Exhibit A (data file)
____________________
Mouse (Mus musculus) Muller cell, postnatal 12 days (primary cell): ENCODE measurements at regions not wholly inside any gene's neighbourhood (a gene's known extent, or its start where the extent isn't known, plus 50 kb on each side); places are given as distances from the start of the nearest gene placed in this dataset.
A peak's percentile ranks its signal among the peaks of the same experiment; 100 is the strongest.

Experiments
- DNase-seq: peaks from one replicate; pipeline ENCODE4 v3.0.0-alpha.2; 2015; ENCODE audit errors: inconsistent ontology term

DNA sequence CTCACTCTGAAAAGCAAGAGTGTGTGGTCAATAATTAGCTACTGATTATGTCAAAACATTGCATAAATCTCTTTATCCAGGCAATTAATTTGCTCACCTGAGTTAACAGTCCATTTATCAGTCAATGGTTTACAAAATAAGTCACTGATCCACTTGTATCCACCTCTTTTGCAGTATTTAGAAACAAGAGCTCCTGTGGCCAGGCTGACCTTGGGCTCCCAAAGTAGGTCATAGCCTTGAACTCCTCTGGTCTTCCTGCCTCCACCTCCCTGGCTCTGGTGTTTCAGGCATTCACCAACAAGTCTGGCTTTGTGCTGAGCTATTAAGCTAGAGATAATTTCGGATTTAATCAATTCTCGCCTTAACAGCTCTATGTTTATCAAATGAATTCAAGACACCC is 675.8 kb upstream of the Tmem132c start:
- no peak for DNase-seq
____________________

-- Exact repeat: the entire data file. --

Mouse (Mus musculus) Muller cell, postnatal 12 days (primary cell): ENCODE measurements at regions not wholly inside any gene's neighbourhood (a gene's known extent, or its start where the extent isn't known, plus 50 kb on each side); places are given as distances from the start of the nearest gene placed in this dataset.
A peak's percentile ranks its signal among the peaks of the same experiment; 100 is the strongest.

Experiments
- DNase-seq: peaks from one replicate; pipeline ENCODE4 v3.0.0-alpha.2; 2015; ENCODE audit errors: inconsistent ontology term

DNA sequence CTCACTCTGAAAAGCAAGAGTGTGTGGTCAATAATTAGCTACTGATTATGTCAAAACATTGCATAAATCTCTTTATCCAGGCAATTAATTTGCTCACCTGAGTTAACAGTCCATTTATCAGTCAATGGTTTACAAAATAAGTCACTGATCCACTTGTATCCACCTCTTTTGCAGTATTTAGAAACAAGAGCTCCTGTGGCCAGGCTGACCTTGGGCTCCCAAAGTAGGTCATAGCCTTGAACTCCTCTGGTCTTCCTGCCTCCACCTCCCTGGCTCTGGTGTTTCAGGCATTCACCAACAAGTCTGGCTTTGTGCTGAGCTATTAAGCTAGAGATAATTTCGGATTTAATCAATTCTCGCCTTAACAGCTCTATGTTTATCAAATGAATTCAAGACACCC is 675.8 kb upstream of the Tmem132c start:
- no peak for DNase-seq